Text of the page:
“Dom, when’s the wedding again?” Dominique Richard, their boss, was diligently trying to resist marrying his girlfriend until he had given her enough time to figure out what a bad bet he was, and the only way to handle that was tease him. Otherwise Célie’s heart might squeeze too much in this warm, fuzzy, mushy urge to give the man a big hug—and then a very hard shove into the arms of his happiness.

Guys who screwed over a woman’s chance at happiness because they were so convinced they weren’t good enough did not earn any points in her book.

“Can somebody work around here besides me?” Dom asked in complete exasperation, totally unmerited, just because the guy had no idea how to deal with all the teasing that came his way. It was why they couldn’t resist. He was so big, and he got all ruffled and grouchy and adorable.

“I want to have time to pick out my dress!” Célie protested, hauling down the guitare. “I know exactly what you two are going to do. You’ll put it off until all of a sudden you wander in some Monday with a stunned, scared look on your face, and we’ll find out you eloped over the weekend to some village in Papua New Guinea. And we’ll have missed the whole thing!”

Dom growled desperately, like a persecuted bear, and bent his head over his éclairs.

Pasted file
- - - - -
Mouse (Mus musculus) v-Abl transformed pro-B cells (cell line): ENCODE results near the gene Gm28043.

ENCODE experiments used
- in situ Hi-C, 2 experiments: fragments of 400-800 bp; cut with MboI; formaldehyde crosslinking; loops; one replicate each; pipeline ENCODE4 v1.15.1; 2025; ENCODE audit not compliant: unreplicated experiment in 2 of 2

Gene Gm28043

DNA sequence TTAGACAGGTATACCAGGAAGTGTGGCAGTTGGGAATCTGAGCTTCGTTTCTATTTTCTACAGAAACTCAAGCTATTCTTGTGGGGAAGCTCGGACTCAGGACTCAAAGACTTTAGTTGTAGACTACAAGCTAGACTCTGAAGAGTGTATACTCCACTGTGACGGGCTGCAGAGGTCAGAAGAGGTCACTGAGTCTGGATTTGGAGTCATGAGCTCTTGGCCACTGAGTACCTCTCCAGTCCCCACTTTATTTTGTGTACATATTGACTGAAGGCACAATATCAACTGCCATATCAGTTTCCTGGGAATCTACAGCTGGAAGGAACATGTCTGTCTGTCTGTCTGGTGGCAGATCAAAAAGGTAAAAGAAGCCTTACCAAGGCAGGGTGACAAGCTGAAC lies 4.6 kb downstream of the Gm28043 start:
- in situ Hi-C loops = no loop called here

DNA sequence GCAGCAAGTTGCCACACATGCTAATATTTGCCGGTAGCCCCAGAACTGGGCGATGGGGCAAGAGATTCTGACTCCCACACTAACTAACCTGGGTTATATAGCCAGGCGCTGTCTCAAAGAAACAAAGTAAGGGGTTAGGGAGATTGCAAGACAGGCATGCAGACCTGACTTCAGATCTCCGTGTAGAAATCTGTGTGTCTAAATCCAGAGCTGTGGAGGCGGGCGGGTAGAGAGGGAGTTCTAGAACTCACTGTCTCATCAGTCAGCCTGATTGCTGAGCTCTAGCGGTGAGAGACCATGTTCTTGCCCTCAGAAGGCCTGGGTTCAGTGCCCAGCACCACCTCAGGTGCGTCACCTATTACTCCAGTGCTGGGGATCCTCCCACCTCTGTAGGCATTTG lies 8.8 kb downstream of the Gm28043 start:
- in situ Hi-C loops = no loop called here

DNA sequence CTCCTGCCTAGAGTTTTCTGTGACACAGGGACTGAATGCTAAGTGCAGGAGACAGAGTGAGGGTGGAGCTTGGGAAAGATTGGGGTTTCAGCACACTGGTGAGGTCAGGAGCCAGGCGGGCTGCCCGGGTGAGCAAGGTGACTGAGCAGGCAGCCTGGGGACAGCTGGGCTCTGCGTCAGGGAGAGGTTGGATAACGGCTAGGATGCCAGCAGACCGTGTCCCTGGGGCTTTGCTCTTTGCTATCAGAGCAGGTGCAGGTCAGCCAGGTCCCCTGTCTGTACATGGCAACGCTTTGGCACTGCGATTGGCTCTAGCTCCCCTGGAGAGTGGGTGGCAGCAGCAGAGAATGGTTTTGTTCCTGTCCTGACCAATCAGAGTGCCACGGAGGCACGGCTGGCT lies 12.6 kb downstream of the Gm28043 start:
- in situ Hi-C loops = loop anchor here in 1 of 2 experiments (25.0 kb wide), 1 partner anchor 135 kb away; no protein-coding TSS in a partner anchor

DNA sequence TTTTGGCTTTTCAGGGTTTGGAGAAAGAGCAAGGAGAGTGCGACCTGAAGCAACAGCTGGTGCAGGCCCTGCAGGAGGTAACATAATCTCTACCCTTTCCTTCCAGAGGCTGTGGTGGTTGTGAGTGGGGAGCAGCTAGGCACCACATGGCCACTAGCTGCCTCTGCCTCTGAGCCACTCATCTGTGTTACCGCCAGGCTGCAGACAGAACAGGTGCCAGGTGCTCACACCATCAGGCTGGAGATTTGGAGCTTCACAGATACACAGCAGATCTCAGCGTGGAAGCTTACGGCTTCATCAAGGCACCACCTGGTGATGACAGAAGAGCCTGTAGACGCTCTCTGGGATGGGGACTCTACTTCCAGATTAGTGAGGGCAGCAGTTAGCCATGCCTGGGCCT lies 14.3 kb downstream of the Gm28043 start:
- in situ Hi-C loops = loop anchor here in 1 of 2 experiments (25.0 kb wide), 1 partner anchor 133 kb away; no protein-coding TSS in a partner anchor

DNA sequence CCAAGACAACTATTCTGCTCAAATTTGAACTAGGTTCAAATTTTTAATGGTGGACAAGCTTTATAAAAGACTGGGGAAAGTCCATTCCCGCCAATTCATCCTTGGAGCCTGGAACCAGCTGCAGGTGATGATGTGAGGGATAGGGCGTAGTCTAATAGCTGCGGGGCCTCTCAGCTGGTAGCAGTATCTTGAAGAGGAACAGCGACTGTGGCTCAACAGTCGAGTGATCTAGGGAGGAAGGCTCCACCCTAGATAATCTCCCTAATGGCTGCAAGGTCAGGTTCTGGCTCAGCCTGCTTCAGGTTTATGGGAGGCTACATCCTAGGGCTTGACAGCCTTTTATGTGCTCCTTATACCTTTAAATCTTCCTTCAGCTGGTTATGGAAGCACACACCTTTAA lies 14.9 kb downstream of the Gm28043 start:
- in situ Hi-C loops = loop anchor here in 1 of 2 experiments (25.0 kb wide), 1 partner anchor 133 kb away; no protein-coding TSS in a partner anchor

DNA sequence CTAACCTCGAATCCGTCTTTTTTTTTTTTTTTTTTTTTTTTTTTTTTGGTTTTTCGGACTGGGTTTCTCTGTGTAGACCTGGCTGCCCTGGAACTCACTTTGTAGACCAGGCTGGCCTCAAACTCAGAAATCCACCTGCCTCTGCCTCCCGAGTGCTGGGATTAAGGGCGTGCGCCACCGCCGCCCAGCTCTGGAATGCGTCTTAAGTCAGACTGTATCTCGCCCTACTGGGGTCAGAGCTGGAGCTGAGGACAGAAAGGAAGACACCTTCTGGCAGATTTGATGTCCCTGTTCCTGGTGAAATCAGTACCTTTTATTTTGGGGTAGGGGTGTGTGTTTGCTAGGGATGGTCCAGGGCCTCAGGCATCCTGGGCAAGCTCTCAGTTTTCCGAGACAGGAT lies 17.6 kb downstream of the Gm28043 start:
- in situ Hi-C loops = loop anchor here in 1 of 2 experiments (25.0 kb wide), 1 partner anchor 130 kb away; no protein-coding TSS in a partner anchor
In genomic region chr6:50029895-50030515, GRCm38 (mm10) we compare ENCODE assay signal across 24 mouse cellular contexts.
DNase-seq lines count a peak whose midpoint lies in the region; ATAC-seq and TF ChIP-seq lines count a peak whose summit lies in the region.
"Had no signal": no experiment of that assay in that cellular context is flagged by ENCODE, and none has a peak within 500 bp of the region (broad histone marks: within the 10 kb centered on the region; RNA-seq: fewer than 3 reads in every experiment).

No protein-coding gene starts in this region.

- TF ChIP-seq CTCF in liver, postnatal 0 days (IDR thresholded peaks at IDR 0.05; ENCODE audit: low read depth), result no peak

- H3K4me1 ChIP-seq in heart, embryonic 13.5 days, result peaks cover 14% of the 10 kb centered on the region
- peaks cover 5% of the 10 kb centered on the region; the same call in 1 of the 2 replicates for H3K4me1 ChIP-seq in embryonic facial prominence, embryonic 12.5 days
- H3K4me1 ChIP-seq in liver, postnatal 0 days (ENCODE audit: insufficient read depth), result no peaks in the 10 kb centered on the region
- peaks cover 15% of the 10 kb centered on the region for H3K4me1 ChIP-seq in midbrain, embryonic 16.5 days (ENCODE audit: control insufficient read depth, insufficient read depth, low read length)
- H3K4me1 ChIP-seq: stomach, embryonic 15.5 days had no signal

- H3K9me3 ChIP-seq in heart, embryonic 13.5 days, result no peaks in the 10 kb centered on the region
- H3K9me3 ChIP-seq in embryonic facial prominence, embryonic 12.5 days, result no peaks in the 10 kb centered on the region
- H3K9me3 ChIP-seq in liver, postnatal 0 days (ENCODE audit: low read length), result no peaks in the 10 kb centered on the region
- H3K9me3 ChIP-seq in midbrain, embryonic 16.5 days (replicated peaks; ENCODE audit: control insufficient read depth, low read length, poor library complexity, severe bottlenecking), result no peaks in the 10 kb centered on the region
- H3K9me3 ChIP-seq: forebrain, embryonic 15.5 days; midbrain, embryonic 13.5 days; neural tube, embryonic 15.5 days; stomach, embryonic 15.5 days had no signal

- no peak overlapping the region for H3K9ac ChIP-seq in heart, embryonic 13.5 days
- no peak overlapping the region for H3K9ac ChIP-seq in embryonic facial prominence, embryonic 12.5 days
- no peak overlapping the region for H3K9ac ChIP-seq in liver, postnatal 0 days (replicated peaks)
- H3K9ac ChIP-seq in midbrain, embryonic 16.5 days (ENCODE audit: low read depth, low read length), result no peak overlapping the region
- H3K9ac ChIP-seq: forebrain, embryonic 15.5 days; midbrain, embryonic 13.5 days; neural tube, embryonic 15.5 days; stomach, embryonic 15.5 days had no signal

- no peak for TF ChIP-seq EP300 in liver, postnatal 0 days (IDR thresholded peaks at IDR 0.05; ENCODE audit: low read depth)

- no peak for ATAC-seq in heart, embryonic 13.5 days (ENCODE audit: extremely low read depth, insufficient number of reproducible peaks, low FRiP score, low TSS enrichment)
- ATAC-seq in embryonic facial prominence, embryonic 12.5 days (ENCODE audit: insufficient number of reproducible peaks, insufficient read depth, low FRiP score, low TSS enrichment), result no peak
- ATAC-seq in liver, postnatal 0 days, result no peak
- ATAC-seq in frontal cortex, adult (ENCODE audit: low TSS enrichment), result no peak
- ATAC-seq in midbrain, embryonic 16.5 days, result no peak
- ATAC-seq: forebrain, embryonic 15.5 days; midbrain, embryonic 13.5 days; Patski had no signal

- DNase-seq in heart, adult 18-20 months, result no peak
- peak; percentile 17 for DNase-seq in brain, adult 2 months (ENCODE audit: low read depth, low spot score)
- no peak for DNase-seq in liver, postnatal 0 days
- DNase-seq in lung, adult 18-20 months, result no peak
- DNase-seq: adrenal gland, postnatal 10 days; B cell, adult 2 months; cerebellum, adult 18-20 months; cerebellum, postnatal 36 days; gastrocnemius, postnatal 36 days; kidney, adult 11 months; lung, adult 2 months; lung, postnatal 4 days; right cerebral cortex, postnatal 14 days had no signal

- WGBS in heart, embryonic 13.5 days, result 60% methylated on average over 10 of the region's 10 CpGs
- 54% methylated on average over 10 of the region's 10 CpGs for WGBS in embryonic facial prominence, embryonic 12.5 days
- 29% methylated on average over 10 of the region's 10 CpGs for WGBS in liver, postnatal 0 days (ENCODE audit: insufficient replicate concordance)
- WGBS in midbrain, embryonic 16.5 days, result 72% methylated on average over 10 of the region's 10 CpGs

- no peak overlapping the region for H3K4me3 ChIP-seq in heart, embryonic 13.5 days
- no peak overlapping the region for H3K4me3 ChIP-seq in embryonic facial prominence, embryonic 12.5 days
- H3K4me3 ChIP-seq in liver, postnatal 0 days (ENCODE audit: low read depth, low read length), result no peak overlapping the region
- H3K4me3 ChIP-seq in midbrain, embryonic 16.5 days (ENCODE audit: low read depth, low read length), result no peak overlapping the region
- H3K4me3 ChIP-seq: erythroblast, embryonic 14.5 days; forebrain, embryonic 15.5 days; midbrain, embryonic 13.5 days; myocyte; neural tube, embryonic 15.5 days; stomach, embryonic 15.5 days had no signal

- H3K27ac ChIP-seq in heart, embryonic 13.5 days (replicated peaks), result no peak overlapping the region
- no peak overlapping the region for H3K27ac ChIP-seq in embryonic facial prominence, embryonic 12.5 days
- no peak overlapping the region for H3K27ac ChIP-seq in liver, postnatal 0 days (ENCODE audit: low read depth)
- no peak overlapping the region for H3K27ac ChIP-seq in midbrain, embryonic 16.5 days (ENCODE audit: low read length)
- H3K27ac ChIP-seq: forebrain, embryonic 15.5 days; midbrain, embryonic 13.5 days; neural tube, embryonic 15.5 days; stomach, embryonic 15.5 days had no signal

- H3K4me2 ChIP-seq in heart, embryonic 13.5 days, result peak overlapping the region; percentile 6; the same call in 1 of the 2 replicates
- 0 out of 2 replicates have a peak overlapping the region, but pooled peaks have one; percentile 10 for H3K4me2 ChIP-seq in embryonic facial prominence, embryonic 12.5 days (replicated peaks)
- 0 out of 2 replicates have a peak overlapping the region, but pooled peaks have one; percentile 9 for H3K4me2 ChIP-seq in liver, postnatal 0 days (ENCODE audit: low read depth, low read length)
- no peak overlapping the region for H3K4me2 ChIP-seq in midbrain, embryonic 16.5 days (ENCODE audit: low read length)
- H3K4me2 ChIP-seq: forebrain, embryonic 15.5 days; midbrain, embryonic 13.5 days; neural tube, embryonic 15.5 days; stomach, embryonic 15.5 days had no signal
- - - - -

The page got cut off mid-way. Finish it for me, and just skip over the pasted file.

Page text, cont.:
Célie grinned and started slicing her mint ganache into squares, the guitar wires cutting through it effortlessly. There you go. She tasted one. Soft, dissolving in her mouth, delicately infused with fresh mint. Mmm. Perfect. Time to get it all dressed up. Enrobing time.

She got to spend her days like this. In one of the top chocolate laboratoires in Paris. Okay, the top, but some people over in the Sixth like a certain Sylvain Marquis persisted in disputing that point. Whatever. He was such a classicist. Boring. And everyone knew that cinnamon did not marry well with dark chocolate, so that latest Cade Marquis bar of his was just ridiculous.

And she didn’t even want to think about Simon Casset with his stupid sculptures. So he could do fancy sculptures. Was that real chocolate? Did people eat that stuff? No. So. She did important chocolate. Chocolate that adventured. Chocolate people wanted to sink their teeth into. Chocolate that opened a whole world up in front of a person, right there in her mouth.